How this system of economic administration differs from capitalism (along with other popular administrative systems) Since the popular publication of Marx and Engels writings on communism, there has remained widespread interest both in academic circles and among the popular masses regarding the lived political manifestations of a socialist order. Many political parties today (both in the West and the East) continue to strive democratically for the establishment of socialism as a governance and economic redistribution mechanism – matters that can be studied in great detail online through an affordable Spectrum Plans subscription.
Socialism, in a nutshell, envisages a communal order of governance in which the very ‘means of production’ (the initial manufacturers/dispensers of goods & services), as well as their varying mechanism of attainment and distribution by all manner of consumers, are owned by the society as a whole – and not by a greedy & profiteering class of individuals bent on monopolizing these fundamental resources.
A socialist order (which would ideally encompass the entire world to yield its full societal impact)would envisage:
- A collective and classless ownership of all production avenues
- The disintegration of all national and other political borders – which seek to separate individuals on account of different ideological conceptions
- State nationalization (in which all people are afforded an impartial democratic say in the direct administration of state entities)
- The dissolution of currency and private property – people take what they need without hoarding (so that everyone gets an equal cut)
- An end to poverty, unemployment, and class warfare, as their causative factors (class systems, economic inequality, ideological contentions) would have been abolished
- Individuals choosing to act in the better interests of the whole, and not just their private motivations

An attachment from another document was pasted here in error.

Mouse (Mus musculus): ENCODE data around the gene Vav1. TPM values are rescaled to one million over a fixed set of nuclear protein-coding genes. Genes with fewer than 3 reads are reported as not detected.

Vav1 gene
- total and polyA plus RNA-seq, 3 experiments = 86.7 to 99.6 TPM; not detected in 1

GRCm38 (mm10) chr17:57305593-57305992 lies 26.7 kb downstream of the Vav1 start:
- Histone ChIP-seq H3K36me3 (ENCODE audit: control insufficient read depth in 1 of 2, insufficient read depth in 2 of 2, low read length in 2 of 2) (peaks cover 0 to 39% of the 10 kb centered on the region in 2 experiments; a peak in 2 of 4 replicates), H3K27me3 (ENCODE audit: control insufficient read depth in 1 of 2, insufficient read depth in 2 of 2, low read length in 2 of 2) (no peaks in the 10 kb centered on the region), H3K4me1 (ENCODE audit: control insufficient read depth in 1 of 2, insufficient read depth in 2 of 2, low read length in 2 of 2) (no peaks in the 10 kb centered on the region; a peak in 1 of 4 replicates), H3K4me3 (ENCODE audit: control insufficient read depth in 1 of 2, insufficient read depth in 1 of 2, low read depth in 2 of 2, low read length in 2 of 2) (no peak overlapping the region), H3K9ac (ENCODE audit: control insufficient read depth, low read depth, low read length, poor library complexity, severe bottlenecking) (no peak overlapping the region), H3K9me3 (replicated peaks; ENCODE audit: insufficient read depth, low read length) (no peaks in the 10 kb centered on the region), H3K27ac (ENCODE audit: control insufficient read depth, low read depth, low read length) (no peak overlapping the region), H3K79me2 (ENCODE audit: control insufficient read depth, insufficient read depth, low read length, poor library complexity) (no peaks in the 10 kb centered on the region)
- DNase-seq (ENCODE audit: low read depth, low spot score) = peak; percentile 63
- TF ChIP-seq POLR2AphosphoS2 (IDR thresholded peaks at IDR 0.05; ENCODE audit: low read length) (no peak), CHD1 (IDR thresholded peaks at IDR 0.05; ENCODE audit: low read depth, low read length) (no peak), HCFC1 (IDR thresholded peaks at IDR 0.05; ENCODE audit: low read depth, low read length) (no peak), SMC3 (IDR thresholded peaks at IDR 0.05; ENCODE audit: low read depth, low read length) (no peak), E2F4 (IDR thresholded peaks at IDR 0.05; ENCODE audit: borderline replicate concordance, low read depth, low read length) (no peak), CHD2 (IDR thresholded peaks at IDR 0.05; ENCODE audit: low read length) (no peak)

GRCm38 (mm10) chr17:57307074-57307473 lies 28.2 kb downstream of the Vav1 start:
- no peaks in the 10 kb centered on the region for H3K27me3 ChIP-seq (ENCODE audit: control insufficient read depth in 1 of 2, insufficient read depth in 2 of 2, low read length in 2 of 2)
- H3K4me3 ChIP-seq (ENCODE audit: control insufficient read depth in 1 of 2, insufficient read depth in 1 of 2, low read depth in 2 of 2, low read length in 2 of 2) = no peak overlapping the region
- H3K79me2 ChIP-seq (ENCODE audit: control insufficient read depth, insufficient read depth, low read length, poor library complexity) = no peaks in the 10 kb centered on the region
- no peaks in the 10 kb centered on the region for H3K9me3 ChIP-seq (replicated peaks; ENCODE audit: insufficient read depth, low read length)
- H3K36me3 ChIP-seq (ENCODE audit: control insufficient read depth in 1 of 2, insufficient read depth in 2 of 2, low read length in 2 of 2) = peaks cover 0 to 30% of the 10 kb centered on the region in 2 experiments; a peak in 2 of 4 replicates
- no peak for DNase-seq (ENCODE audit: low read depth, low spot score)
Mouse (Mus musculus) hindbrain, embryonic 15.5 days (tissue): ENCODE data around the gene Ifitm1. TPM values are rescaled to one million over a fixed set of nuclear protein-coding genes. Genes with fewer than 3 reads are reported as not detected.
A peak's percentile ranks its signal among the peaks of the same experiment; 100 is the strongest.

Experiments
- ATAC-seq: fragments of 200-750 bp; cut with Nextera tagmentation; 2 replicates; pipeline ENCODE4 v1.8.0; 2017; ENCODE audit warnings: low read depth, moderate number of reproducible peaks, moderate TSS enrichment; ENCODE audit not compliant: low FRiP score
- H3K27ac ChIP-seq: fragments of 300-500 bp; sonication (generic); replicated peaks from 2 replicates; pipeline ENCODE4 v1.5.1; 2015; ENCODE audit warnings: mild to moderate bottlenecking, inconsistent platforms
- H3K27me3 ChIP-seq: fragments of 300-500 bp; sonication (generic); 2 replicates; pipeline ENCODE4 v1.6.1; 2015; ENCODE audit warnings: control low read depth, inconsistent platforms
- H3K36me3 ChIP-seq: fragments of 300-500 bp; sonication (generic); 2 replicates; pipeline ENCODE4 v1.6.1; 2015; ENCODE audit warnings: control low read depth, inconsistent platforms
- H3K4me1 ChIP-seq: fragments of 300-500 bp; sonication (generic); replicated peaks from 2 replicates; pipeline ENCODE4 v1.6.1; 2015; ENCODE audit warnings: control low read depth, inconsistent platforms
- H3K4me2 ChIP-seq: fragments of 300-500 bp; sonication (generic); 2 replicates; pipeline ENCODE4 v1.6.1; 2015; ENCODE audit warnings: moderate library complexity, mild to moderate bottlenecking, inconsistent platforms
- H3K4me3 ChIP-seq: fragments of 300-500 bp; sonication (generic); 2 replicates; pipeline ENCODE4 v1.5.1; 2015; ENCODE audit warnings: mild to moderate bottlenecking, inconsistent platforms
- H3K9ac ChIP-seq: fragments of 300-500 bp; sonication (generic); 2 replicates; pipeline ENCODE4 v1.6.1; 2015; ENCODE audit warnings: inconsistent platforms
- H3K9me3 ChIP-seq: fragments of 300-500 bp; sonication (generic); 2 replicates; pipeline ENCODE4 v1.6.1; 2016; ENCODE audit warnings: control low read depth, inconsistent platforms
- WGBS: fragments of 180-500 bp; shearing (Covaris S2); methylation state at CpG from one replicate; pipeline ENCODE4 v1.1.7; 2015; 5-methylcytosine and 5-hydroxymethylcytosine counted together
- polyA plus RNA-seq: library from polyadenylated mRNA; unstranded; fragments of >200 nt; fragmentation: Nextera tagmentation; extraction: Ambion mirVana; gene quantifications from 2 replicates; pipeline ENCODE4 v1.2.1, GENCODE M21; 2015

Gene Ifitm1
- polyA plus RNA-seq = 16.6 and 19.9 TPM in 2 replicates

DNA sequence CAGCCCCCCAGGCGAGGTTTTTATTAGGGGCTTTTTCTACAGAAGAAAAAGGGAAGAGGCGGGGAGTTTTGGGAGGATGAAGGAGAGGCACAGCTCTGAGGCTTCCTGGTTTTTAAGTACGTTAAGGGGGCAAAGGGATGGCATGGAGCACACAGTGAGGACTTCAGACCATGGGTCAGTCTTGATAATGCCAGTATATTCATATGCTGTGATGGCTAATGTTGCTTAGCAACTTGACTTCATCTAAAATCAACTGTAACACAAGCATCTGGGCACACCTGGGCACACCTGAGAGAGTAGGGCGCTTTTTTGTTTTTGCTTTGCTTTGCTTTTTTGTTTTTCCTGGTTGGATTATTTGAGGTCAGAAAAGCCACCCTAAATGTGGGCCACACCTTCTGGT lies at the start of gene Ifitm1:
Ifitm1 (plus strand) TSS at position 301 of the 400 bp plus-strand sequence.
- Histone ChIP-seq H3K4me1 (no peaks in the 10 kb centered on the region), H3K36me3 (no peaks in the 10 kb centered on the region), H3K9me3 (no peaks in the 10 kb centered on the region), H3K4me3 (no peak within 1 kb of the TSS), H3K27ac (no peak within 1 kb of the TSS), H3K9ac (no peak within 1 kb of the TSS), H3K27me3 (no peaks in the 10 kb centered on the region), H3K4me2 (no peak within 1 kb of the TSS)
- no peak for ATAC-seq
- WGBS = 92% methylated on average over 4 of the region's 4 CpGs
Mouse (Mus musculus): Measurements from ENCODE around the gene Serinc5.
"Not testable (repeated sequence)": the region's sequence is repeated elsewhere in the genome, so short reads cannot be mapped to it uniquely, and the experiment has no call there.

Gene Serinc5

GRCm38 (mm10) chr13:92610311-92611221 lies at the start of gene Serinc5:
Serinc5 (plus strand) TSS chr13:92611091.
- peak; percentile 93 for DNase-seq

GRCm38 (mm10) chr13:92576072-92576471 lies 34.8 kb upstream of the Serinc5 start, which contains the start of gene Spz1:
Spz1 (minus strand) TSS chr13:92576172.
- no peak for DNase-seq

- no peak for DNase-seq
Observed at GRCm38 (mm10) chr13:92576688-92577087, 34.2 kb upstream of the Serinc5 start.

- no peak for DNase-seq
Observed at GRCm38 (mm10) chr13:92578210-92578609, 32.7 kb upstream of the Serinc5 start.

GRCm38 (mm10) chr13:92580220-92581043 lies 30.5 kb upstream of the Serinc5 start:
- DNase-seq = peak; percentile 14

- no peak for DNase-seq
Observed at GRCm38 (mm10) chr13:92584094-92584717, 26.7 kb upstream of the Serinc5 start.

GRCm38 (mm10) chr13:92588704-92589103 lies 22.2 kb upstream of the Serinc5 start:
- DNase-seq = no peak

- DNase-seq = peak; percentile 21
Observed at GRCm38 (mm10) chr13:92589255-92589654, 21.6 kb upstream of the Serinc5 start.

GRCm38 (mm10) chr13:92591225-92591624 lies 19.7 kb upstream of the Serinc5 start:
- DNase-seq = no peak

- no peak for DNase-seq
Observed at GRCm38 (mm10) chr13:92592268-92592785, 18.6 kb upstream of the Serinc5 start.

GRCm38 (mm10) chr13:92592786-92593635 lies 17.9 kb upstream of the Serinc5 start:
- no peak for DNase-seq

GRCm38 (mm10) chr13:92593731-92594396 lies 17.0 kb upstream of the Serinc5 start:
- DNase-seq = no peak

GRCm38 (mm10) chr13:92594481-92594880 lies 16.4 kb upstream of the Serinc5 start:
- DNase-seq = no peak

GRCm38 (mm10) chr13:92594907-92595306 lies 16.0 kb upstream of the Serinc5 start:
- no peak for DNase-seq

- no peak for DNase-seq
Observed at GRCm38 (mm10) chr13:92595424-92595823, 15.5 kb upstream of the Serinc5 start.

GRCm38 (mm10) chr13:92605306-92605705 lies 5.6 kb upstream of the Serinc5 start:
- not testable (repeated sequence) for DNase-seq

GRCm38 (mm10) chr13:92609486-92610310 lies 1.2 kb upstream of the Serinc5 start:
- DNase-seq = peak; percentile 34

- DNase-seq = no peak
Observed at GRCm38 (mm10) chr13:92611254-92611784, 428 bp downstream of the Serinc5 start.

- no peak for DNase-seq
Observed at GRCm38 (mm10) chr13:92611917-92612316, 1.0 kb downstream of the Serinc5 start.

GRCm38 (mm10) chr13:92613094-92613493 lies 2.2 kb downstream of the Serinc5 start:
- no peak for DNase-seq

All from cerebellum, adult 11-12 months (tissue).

- The planet being a haven and productive resource for everyone without any discrimination
These pointers are only meant to provide a concise account of the primary concerns that socialism stands for – and are in no way indicative of its narrower experiential tendencies (as they are seen to persist in those societies where the said system is said to thrive).
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Allaying Public Fears
Due to the instigations of capitalist politicians, many of whom are generally on the pay-rolls of large multinational corporations interested in maintaining the economic status-quo (and keeping their profit quotas intact), a large segment of the public demographic in virtually all countries has come to uphold an abiding suspicion of socialism.
The greatest public fear with regard to socialism persists in the form of people’s anxieties related to the question of private property in a socialist order. But this concern is largely ill-founded, because in a socialist commune, individuals would have the right (on merit) to wield exactly the types of infrastructural, living and entertaining facilities as the work they tend to put in for the betterment of their collectives.
Any inequalities accrued as a result of people working on what they’re naturally more adept at, with others lagging behind their allegedly more gifted peers, would be compensated for automatically by shifting this other category to those ventures that they are particularly more proficient in executing. This reasoning is based on the understanding that ‘everyone is good for something’, which is a fair principle to apply in virtually all sociological settings.
On the Question of Religion
Another concern that is often voiced by people concerns the question of their religion in a socialist society – and whether they would be allowed to practice.
Although the very basis of socialism hinges on the idea of a classless society (with religion seen as a historical means of imposing divides people on account of their passionate beliefs), a socialist order would not in any way seek to force people to conform to a secular faith-framework.
The only condition, however, demanded by such a society would involve requiring people not to conduct long evangelizing spells to convert more people to their religious cause; to prevent such a gathering from becoming a future threat to a classless global community.
The Historical Cases of the Soviet Union & China
When it comes to the historical cases of the now-dissolved Soviet Union & China, it is important to set the record on socialism straight with regard to them.These societies, it is crucial to recognize, only represented an authoritarian perversion of socialism (something which is still true in the case of China).
In these states, populist leaders envisaged the establishment of a vanguard political party – which claimed to represent the aspirations of the working classes, but in actuality only sought to consolidate the hold of a few over the many.
As has already been surmised above, socialism deems any such class stratifications abhorrent to its cause – so such a neat delineation between the ‘haves and have nots’ in and of power would not be possible in its implemented systems.
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